When Tyronne Allen was preparing to graduate from an Alabama high school in 1966, there were two future directions he considered - that of attending college or pursuing a military career.
The coming years, however, would provide the aspiring graduate with the opportunity to accomplish both.
"I came to Lincoln University on a football scholarship and played for a year before deciding to join the Air Force," said Allen, 66, Jefferson City.
Ready for a change, Allen chose to take a break from his schooling and embark upon a path similar to that of his father, a 30-year Air Force veteran.
Enlisting in October 1967, the young recruit traveled to Lackland Air Force Base in Texas for his basic training and from there to Amarillo for several weeks of school to become an administrative specialist.
Upon completion of his initial training, Allen notes he was given the opportunity to select two countries in which he would like to serve; and he responded by listing France and Japan.
"I had taken French as a freshman in (high) school and really enjoyed the language," Allen said. "But instead of my choices, they sent me to Okinawa ... which was alright because it is as close to Japan as you can get," he smiled.
The airman was assigned to the 18th Tactical Fighter Wing where he provided administrative support for his squadron, and soon experienced firsthand the instability of international relations in the region.
In January 1968, North Korean forces captured the USS Pueblo, a U.S. Navy intelligence-gathering vessel. The event resulted in the death of a crewmember and 82 hostages taken; and in response, President Lyndon Johnson ordered the deployment of naval and air assets to the region as part of Operation Combat Fox.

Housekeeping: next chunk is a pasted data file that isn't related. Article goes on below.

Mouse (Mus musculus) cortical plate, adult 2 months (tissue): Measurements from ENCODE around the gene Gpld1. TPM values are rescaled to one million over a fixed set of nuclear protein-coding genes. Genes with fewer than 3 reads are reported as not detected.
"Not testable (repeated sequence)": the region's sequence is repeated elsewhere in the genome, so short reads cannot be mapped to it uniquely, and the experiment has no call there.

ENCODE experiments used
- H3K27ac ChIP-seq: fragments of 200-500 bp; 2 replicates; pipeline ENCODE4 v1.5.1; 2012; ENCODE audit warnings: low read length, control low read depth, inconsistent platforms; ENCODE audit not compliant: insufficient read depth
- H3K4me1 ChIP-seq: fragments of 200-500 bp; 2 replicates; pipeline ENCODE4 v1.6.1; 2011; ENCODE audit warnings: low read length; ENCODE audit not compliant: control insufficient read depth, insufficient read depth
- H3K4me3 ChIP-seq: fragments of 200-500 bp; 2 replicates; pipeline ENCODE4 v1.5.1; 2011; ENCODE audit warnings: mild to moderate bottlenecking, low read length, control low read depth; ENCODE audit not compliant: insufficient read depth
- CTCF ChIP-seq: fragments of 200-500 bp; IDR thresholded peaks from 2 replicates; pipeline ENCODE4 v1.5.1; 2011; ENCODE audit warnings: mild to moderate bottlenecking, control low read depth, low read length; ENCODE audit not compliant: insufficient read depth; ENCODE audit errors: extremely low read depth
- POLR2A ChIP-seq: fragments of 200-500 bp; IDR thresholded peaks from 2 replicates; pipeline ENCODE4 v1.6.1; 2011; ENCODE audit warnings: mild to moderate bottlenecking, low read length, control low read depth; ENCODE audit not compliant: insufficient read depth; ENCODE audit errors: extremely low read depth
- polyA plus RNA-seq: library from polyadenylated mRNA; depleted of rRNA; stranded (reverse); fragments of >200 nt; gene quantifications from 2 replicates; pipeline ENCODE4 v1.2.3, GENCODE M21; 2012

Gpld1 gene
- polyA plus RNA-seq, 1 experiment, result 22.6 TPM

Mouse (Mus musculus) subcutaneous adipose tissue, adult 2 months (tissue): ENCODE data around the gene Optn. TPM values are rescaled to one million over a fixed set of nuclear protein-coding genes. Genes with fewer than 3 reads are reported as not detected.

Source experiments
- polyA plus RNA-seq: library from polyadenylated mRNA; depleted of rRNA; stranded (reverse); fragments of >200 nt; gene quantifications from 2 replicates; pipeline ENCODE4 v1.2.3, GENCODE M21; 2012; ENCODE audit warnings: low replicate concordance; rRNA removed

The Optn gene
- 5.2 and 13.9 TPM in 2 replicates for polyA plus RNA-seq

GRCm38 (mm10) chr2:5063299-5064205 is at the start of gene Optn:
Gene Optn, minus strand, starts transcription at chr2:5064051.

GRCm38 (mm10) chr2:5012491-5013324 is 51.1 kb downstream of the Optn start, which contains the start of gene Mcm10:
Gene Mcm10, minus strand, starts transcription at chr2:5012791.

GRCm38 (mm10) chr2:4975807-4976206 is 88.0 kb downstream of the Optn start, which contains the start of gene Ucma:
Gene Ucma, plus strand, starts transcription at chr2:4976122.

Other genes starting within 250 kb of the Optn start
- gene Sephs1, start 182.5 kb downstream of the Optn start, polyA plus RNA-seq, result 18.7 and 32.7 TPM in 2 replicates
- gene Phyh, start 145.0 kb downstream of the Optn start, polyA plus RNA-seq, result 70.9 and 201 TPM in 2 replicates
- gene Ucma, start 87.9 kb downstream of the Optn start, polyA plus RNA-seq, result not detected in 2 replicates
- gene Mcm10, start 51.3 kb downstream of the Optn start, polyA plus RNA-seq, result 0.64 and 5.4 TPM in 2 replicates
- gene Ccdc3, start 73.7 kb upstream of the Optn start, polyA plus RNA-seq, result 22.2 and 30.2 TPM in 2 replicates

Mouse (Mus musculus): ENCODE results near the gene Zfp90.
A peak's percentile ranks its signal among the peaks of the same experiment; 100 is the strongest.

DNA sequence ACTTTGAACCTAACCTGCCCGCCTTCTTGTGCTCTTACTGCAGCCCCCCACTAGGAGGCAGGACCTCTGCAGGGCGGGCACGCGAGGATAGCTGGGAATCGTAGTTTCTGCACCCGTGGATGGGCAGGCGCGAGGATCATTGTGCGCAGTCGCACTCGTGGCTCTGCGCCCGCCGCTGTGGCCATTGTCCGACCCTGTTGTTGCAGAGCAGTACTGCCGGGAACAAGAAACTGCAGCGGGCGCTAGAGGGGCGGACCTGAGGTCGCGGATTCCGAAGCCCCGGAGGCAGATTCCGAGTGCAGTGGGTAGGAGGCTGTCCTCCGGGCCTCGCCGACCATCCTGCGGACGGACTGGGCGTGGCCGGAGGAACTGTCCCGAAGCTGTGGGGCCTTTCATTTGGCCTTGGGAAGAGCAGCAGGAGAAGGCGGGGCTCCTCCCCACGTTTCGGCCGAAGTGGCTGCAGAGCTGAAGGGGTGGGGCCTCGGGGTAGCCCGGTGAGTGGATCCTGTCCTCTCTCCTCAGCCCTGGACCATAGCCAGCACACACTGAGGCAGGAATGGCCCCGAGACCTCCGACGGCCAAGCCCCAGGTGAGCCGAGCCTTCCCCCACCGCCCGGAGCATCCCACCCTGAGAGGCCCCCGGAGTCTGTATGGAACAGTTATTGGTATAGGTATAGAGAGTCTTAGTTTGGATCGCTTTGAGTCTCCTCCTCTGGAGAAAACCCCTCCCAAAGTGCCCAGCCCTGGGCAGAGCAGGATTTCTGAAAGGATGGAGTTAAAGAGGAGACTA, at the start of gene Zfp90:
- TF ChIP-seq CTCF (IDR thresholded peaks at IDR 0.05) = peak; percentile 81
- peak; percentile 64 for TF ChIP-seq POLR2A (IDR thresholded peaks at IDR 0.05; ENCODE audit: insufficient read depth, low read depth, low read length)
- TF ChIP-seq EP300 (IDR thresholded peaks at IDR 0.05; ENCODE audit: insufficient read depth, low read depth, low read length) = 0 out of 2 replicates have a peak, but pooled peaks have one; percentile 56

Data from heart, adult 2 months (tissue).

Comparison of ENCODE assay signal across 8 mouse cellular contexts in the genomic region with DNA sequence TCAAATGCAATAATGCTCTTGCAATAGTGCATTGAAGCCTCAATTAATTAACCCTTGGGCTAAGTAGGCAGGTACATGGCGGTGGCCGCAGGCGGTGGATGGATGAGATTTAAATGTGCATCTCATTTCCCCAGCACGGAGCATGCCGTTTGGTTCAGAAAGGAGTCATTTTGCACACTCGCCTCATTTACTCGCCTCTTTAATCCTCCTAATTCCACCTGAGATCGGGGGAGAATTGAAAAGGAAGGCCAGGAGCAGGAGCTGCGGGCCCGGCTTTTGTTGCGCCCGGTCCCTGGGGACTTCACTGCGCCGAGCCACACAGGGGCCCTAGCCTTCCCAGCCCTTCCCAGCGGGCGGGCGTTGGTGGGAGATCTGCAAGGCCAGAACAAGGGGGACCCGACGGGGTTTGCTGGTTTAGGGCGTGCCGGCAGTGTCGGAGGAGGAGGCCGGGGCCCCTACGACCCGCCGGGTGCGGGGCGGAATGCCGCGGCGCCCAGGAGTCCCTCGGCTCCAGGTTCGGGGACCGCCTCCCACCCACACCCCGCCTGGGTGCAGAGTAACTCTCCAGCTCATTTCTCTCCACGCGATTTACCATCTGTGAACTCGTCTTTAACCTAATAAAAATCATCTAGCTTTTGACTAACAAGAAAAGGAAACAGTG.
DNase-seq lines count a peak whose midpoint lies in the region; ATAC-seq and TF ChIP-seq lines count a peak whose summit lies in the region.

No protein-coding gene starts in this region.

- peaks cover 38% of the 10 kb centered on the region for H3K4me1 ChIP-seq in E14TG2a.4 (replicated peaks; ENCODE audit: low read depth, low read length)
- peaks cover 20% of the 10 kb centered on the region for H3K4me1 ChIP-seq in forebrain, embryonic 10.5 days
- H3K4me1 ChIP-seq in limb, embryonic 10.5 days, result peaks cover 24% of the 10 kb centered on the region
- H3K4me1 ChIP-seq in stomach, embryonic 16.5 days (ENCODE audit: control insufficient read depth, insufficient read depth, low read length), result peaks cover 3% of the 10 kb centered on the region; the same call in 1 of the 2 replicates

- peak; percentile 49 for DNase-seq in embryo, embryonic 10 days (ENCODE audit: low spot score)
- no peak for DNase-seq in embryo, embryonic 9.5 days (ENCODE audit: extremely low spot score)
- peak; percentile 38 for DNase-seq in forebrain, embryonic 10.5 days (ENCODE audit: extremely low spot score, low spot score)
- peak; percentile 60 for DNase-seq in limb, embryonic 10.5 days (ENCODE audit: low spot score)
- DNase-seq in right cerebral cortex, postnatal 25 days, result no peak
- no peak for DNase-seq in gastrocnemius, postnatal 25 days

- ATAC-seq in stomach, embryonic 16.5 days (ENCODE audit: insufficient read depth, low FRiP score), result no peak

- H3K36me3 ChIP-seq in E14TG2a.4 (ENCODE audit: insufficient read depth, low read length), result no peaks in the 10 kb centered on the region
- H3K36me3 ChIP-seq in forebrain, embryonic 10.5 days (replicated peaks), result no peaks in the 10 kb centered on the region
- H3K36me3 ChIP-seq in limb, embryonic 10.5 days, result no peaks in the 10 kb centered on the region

The air wing to which Allen was assigned spent nearly a year in South Korea as part of the operation, living in tents and remaining available with aircraft to support any strikes ordered against the North Koreans.
The operation wound down the following year when the Pueblo crew was released. Allen returned to Okinawa and finished out the remainder of his overseas assignment.
In the summer of 1969, he received orders to report to the 456th Strategic Aerospace Wing at Beale AFB, Calif., working in the quality control section inspecting administrative procedures used within the wing.
While stationed at Beale, he made the decision to request another overseas assignment and in the summer of 1970, came home on 30 days of leave during which he married his fiancÃ©e, Saundra.
"I volunteered for Vietnam," Allen said. "I had been overseas before and just felt like it was my duty."
But the Air Force again chose to send him to a location adjacent to his initial request when they deployed him to U-Tapao Air Base, Thailand, with the 307th Strategic Aerospace Wing.
From the base, the Air Force conducted bombing missions against targets in Vietnam. As Allen explains, he worked on one of the flight planning crews assisting with the production of the flight route plans, participated in the flight briefings, and performed other administrative tasks in support of the pilots.
"They flew bombing missions 24 hours a day, seven days a week," Allen said. "We all worked 12-hour days, nine days on and three days off."
After 13 months in Thailand, he received orders to report to the United States and was discharged from the service July 1, 1971, having earned the Vietnam Service Ribbon and reaching the rank of sergeant.
"It was time to move on with my life," Allen said. "I wanted to go back to school and finish my education."
He returned to Lincoln University to continue his education and play football, and over the course of the next several years worked full time, started a family and, in 1977, graduated with his bachelor's in sociology.
In 1974, he was hired to work in the library of the Missouri Supreme Court. Returning to school and earning his master's degree in library science from MU in 1994, Allen was able to move up the employment ladder and retired in 2009 as the court's library director.
Still actively involved with the veteran community, Allen has served as the commander of American Legion Post 231 for the past 10 years and asserts his life after the military has benefitted from his Air Force experiences.
"When you go to school full time, have a full-time job and are trying to raise a family all at the same time ... you have to establish priorities," Allen said. "The service taught me how to organize and accomplish all of these responsibilities through determination."
He added, "It helped show me that I could accomplish things, regardless of how difficult, by not being afraid of a little hard work."
Jeremy P. Amick writes on behalf of the Silver Star Families of America.